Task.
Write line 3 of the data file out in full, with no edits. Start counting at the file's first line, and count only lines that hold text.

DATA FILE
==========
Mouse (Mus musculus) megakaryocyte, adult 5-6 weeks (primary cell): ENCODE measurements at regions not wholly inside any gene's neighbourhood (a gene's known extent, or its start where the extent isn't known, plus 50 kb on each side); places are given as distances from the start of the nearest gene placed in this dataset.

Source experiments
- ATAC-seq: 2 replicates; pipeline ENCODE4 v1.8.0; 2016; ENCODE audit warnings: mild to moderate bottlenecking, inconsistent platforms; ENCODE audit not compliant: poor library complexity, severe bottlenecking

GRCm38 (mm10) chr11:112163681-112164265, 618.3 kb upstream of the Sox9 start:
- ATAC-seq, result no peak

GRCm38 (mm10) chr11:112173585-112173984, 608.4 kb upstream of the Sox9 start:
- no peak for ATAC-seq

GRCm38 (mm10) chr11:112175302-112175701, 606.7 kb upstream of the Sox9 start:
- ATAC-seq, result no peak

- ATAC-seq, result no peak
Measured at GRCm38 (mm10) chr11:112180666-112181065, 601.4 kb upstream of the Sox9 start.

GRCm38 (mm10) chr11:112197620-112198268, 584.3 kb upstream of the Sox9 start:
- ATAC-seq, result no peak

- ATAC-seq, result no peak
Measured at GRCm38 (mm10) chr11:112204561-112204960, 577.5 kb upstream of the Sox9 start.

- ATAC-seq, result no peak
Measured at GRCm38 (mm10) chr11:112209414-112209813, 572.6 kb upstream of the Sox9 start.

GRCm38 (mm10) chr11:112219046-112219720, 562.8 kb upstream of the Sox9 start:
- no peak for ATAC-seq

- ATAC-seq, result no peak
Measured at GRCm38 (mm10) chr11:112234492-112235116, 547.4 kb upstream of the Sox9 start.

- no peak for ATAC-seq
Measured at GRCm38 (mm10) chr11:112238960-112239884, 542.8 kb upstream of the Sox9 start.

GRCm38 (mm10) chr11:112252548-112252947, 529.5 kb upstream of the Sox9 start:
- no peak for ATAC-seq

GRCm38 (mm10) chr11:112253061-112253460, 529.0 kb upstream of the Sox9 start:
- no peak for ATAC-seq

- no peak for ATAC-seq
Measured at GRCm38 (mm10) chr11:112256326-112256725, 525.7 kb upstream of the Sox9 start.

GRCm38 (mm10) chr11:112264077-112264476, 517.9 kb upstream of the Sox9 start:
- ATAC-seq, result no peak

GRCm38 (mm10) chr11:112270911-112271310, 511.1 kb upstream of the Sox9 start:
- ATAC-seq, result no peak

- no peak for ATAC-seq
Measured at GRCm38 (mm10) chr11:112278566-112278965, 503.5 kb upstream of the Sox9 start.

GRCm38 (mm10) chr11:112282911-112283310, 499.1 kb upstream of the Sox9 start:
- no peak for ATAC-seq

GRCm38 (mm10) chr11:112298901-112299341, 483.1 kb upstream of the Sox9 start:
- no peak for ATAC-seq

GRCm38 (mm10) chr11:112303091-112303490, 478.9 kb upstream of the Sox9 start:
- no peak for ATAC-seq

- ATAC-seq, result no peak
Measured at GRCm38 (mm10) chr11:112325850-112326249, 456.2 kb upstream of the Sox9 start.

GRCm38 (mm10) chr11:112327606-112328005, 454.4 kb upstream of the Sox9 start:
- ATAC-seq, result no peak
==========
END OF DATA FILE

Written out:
- ATAC-seq: 2 replicates; pipeline ENCODE4 v1.8.0; 2016; ENCODE audit warnings: mild to moderate bottlenecking, inconsistent platforms; ENCODE audit not compliant: poor library complexity, severe bottlenecking